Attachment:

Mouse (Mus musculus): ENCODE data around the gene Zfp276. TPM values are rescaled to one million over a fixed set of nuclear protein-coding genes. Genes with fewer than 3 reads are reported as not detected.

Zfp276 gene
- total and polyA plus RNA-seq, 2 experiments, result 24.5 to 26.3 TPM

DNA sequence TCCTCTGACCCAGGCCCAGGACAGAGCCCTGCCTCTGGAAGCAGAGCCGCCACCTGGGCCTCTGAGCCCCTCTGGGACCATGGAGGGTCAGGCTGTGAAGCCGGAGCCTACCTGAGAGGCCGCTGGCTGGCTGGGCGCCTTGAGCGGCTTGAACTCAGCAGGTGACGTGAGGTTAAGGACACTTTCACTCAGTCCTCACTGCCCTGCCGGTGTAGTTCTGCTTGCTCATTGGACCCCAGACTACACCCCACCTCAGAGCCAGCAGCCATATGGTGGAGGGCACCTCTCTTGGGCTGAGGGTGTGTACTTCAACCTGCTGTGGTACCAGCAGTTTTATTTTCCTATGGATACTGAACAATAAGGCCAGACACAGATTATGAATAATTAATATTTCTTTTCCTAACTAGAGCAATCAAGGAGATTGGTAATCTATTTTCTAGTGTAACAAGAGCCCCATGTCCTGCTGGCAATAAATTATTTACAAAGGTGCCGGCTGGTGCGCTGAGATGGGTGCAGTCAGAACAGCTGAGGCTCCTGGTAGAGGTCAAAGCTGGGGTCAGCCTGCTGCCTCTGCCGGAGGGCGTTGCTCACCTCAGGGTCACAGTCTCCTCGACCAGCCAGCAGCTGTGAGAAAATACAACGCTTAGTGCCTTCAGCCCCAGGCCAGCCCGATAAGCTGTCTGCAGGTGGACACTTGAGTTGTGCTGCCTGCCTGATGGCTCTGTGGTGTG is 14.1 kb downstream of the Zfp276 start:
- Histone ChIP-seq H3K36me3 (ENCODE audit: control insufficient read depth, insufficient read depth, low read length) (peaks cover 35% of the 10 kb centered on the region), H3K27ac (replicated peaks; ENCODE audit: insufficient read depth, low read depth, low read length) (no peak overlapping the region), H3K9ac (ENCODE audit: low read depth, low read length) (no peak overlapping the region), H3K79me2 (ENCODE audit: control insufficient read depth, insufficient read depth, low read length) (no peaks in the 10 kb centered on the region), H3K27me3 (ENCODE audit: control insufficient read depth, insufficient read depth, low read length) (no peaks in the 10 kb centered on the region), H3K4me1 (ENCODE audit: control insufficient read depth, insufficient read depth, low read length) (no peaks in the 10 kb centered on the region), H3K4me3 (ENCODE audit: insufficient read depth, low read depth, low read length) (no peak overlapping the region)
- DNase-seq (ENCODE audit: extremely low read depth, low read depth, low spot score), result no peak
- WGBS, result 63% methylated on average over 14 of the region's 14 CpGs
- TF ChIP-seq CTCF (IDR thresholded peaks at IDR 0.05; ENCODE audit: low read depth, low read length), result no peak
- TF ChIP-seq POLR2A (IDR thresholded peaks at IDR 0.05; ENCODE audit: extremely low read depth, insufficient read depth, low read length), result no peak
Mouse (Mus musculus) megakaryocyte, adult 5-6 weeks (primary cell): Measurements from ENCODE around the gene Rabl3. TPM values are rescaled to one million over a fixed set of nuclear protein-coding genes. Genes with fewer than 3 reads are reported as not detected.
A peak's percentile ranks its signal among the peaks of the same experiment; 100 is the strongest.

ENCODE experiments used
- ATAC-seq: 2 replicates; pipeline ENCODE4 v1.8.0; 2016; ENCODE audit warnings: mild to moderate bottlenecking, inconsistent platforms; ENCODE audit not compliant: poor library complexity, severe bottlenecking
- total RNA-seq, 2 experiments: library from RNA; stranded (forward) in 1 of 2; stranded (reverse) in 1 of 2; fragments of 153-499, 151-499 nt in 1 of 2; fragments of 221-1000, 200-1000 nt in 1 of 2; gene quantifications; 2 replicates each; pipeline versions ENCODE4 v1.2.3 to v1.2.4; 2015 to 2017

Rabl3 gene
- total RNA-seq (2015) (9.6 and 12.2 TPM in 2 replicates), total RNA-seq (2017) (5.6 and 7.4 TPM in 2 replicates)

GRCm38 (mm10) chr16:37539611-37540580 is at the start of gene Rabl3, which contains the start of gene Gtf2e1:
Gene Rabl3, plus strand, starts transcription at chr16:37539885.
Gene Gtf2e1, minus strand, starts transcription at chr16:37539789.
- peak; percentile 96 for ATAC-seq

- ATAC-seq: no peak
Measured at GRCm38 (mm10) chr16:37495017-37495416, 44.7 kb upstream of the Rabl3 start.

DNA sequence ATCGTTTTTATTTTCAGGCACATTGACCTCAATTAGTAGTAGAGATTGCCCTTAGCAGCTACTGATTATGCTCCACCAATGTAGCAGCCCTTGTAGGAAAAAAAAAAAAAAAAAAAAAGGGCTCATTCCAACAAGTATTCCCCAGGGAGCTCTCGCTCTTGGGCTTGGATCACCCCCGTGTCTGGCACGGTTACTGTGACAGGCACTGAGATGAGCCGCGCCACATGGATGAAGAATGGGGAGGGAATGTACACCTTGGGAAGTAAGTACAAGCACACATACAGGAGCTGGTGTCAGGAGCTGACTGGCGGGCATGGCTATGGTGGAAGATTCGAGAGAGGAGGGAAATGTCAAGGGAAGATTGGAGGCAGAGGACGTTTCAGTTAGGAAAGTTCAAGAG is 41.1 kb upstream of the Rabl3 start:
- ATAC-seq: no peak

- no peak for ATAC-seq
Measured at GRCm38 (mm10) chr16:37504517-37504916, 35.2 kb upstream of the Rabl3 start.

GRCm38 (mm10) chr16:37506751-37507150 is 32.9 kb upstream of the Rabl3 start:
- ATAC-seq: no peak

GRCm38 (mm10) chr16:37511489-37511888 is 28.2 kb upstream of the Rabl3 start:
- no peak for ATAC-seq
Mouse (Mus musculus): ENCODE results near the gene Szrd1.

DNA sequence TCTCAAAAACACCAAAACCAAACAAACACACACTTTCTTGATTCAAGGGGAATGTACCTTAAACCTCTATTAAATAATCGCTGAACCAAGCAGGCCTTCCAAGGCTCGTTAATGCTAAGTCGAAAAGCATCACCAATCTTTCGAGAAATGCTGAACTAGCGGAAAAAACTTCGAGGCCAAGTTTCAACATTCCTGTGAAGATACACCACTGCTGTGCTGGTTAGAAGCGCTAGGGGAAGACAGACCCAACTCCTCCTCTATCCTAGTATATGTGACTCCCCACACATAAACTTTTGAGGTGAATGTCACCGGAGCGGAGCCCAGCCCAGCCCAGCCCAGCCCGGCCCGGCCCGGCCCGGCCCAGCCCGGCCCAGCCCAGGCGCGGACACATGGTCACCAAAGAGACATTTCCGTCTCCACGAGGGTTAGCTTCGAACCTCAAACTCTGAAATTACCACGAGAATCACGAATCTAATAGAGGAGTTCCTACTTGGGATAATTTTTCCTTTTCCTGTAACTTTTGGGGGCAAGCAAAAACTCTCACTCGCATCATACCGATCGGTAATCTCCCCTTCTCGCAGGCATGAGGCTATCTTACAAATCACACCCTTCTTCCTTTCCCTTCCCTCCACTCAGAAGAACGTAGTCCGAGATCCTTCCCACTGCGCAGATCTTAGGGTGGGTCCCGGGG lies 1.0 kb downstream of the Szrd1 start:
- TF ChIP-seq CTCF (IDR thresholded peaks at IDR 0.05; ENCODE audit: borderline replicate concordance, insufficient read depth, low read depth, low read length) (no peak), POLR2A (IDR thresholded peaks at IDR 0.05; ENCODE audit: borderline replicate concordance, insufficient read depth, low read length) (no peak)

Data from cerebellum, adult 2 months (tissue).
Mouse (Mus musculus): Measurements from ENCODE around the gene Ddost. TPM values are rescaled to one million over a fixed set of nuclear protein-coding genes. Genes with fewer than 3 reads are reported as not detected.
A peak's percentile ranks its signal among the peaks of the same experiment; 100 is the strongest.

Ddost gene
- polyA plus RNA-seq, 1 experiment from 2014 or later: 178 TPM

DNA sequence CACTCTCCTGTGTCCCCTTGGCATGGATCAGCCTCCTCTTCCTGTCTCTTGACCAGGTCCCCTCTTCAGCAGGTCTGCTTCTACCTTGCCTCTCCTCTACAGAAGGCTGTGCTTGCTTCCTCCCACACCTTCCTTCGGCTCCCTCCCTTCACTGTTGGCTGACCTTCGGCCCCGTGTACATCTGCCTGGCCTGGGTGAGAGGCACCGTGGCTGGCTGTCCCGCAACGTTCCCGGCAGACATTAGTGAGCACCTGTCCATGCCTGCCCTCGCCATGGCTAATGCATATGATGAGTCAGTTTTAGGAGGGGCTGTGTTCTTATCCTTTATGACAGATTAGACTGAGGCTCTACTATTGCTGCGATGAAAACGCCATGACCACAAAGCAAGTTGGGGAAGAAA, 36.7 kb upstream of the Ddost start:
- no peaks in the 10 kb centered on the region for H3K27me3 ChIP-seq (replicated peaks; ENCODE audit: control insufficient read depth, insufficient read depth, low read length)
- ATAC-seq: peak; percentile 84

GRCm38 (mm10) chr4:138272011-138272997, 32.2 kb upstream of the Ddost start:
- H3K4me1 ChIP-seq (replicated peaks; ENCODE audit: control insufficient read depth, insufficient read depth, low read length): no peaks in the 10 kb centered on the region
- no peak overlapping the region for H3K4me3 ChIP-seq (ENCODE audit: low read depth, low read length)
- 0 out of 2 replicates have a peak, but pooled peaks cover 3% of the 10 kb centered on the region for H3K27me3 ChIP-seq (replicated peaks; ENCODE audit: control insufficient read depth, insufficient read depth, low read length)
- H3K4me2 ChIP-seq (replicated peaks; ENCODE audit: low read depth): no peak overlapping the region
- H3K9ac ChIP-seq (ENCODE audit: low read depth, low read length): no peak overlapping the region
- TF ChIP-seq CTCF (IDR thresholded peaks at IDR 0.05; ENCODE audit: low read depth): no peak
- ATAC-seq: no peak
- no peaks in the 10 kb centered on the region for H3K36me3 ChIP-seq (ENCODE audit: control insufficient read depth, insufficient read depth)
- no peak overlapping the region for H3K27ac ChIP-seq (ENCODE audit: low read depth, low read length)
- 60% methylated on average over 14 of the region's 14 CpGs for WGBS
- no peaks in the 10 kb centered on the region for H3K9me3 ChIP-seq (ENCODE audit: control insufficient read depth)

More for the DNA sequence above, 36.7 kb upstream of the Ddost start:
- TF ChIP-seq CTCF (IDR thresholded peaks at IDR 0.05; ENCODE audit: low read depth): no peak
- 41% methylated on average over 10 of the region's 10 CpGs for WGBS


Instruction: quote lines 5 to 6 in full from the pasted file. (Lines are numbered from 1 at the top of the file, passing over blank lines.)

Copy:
- Histone ChIP-seq H3K36me3 (ENCODE audit: control insufficient read depth, insufficient read depth, low read length) (peaks cover 35% of the 10 kb centered on the region), H3K27ac (replicated peaks; ENCODE audit: insufficient read depth, low read depth, low read length) (no peak overlapping the region), H3K9ac (ENCODE audit: low read depth, low read length) (no peak overlapping the region), H3K79me2 (ENCODE audit: control insufficient read depth, insufficient read depth, low read length) (no peaks in the 10 kb centered on the region), H3K27me3 (ENCODE audit: control insufficient read depth, insufficient read depth, low read length) (no peaks in the 10 kb centered on the region), H3K4me1 (ENCODE audit: control insufficient read depth, insufficient read depth, low read length) (no peaks in the 10 kb centered on the region), H3K4me3 (ENCODE audit: insufficient read depth, low read depth, low read length) (no peak overlapping the region)
- DNase-seq (ENCODE audit: extremely low read depth, low read depth, low spot score), result no peak